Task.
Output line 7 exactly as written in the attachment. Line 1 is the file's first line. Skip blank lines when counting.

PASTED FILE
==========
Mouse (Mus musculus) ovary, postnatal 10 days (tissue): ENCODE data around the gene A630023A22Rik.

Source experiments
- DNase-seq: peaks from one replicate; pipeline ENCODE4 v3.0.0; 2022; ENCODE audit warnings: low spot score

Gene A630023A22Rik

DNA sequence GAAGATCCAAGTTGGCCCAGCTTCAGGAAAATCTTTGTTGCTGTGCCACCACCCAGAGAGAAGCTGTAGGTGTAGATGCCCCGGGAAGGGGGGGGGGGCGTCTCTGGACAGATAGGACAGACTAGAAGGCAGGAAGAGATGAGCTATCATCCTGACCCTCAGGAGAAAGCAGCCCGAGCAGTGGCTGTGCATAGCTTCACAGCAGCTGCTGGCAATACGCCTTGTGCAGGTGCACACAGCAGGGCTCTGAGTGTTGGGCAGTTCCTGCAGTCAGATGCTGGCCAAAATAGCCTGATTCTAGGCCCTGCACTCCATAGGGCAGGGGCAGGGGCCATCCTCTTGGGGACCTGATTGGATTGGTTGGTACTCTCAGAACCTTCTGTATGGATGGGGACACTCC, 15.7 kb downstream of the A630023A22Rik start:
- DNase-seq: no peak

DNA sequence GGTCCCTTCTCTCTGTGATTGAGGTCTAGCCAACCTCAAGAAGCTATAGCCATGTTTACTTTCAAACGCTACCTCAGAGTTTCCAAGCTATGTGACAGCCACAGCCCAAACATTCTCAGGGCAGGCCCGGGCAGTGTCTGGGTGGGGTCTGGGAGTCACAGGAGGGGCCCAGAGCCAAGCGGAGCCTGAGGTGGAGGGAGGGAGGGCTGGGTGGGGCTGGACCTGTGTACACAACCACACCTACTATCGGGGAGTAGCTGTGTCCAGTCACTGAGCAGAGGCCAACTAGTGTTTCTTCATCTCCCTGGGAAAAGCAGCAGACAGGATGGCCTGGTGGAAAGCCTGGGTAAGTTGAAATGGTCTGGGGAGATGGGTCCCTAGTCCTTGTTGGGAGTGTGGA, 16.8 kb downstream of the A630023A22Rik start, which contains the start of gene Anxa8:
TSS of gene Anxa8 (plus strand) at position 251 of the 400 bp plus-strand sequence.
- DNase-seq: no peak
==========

DNA sequence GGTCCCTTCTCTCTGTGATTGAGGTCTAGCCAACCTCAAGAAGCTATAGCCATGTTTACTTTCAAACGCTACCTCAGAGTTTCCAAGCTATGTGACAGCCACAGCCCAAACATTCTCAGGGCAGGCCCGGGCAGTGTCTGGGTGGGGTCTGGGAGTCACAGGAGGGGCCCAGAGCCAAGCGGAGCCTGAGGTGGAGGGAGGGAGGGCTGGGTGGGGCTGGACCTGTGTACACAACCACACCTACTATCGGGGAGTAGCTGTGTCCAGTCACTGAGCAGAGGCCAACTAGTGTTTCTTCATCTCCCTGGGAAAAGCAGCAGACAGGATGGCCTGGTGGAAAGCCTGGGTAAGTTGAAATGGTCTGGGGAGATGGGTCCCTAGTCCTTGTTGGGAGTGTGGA, 16.8 kb downstream of the A630023A22Rik start, which contains the start of gene Anxa8: